application ): Despite the progress in including older adults in clinical research, enhancing adherence to behavioral and pharmacological interventions in clinical research on older adults remains a difficult task. Poor adherence jeopardizes the validity of clinical research outcomes and can consume large amounts of resources, especially, large prevention trials. To address this difficulty, the applicant proposes a small, working conference designed to provide investigators, striving daily to meet the challenges of adherence in clinical research with older adults, an opportunity to discuss the issues and problems they encounter, and to devise solutions to these problems. Results of the meeting will be disseminated to a wide audience of researchers via a supplemental journal issue. The conference will provide sessions which give an overview of adherence in older adults, outline the predictors and methodological issues of adherence in this population, provide contextual descriptions which affect adherence including intra-population variability related to gender, socioeconomic status, ethnicity, and age, and suggest strategies to enhance adherence. New issues will emerge and novel strategies will be crafted from working groups of leaders in the field. A poster session will highlight the most recent advances in theory, methodology, and research on adherence in older populations. Awards will be given to the top student and junior faculty submissions. This conference is unique in that its population is specific, older adults, but its scope within that population deals with a multi-disciplinary examination of adherence in dietary, exercise and pharmacologic interventions. By presenting research and theory used in each intervention type in the same symposium, it is anticipated that researchers will benefit from strategies used in other areas, and be able to devise successful interventions to improve adherence in clinical research.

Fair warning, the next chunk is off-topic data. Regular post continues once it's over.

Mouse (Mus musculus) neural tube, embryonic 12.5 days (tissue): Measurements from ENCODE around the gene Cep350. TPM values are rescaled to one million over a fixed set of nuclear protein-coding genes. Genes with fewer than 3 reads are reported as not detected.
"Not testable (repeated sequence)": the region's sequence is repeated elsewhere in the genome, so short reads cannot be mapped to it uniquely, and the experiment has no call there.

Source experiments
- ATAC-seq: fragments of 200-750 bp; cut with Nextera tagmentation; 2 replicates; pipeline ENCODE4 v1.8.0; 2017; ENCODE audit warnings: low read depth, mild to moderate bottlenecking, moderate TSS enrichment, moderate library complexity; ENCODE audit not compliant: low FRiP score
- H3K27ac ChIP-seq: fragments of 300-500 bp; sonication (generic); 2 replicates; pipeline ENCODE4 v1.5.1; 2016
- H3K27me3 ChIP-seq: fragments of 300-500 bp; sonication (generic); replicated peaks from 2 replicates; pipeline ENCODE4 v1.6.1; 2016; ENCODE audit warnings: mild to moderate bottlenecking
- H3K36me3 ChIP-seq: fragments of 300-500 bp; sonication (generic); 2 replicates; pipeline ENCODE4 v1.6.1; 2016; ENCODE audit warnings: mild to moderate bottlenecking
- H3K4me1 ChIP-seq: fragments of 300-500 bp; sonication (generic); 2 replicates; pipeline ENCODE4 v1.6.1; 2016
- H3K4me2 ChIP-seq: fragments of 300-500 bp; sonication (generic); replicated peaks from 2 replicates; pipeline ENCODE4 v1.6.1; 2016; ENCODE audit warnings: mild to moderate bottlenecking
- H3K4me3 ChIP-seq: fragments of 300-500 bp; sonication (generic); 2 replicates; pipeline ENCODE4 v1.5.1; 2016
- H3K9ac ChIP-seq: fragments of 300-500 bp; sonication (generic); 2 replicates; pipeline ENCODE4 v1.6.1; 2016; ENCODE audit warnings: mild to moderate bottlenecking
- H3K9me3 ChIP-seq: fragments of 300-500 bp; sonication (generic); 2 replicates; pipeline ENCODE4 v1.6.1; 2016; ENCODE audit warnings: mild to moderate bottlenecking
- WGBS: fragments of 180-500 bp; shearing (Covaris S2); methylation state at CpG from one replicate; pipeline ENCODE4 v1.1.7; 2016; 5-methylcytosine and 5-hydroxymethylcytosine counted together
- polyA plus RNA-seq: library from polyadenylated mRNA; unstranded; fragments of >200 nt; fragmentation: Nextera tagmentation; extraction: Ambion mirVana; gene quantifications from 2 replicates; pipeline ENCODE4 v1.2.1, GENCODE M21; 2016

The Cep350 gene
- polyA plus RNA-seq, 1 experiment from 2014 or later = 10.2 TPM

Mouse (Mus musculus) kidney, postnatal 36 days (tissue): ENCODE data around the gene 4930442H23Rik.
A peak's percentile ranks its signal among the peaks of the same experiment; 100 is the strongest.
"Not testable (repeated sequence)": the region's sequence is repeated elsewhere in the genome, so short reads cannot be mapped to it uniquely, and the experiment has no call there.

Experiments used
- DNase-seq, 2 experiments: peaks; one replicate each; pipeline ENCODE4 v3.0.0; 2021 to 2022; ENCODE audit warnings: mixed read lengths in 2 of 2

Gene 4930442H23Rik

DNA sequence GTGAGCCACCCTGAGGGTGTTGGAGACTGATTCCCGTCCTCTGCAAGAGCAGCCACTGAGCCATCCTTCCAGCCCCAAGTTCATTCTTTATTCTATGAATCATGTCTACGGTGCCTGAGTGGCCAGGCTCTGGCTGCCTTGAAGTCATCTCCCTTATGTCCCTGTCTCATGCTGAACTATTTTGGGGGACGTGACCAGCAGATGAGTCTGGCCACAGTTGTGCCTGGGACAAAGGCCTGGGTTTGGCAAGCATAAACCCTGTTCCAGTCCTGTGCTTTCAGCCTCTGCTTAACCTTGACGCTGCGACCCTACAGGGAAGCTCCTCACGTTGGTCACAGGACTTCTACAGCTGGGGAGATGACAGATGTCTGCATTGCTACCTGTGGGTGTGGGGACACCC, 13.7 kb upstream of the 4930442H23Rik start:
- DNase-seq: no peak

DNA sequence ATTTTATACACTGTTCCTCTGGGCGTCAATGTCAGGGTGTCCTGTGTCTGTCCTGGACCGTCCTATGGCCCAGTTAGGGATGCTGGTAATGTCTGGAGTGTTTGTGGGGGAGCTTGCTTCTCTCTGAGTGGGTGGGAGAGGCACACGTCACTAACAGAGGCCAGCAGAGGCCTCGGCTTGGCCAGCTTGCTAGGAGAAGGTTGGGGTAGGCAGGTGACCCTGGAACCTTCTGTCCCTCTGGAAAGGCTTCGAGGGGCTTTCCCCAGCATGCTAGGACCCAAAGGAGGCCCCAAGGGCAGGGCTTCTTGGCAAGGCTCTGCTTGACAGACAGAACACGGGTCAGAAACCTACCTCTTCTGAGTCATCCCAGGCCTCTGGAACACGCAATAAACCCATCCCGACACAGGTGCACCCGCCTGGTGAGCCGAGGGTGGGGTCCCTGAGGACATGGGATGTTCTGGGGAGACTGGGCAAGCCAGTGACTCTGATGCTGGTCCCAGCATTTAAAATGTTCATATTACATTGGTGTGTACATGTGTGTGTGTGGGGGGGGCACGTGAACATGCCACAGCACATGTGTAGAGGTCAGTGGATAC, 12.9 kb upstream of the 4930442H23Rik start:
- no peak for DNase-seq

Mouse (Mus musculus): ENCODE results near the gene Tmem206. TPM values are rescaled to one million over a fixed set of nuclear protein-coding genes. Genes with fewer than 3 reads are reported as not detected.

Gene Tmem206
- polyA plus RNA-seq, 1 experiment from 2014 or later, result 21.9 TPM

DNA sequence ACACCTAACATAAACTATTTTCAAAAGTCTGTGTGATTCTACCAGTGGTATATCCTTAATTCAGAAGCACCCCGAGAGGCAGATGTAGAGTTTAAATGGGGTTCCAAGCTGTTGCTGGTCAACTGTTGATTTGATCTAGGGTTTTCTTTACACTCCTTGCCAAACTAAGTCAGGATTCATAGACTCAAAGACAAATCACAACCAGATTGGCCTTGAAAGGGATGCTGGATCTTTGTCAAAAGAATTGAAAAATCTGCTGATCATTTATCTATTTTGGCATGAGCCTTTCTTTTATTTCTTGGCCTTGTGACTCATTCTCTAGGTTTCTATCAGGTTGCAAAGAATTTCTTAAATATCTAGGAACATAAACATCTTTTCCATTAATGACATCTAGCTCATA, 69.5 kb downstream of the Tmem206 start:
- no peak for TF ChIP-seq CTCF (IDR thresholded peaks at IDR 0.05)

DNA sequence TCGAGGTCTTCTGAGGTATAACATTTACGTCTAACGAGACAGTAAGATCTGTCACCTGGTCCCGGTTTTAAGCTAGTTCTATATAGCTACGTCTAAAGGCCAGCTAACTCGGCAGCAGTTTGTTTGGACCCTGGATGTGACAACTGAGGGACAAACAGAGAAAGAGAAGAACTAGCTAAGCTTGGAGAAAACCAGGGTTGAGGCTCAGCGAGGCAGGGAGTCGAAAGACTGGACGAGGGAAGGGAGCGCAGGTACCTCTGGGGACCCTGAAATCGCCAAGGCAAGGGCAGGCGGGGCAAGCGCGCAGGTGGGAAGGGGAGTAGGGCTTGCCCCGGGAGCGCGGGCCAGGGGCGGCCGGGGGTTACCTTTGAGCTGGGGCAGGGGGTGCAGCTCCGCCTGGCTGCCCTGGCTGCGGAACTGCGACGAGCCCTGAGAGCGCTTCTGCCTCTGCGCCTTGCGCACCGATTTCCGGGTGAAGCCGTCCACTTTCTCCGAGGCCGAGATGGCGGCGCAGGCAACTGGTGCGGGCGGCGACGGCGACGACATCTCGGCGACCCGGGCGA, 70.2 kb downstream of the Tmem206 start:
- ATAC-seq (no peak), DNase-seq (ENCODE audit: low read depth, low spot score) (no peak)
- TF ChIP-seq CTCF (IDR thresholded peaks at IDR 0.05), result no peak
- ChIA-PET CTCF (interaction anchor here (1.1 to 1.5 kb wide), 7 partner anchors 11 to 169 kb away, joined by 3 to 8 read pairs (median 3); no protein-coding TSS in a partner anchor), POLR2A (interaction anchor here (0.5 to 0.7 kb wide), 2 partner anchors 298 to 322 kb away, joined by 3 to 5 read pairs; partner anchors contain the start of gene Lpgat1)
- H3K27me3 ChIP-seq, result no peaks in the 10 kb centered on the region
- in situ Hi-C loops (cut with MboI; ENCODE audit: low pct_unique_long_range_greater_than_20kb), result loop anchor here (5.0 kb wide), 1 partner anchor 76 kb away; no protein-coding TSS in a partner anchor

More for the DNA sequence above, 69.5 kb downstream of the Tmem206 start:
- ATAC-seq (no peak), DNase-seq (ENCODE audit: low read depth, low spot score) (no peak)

Agency
National Institute of Health (NIH)
Institute
National Institute on Aging (NIA)
Type
Conference (R13)
Project #
1R13AG016229-01
Application #
2729351
Study Section
National Institute on Aging Initial Review Group (NIA)
Program Officer
Varricchio, Claudia G
Project Start
1998-09-30
Project End
1999-09-29
Budget Start
1998-09-30
Budget End
1999-09-29
Support Year
1
Fiscal Year
1998
Total Cost
Indirect Cost
Name
Wake Forest University Health Sciences
Department
Public Health & Prev Medicine
Type
Schools of Medicine
DUNS #
041418799
City
Winston-Salem
State
NC
Country
United States
Zip Code
27106
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Chao, D; Foy, C G; Farmer, D (2000) Exercise adherence among older adults: challenges and strategies. Control Clin Trials 21:212S-7S

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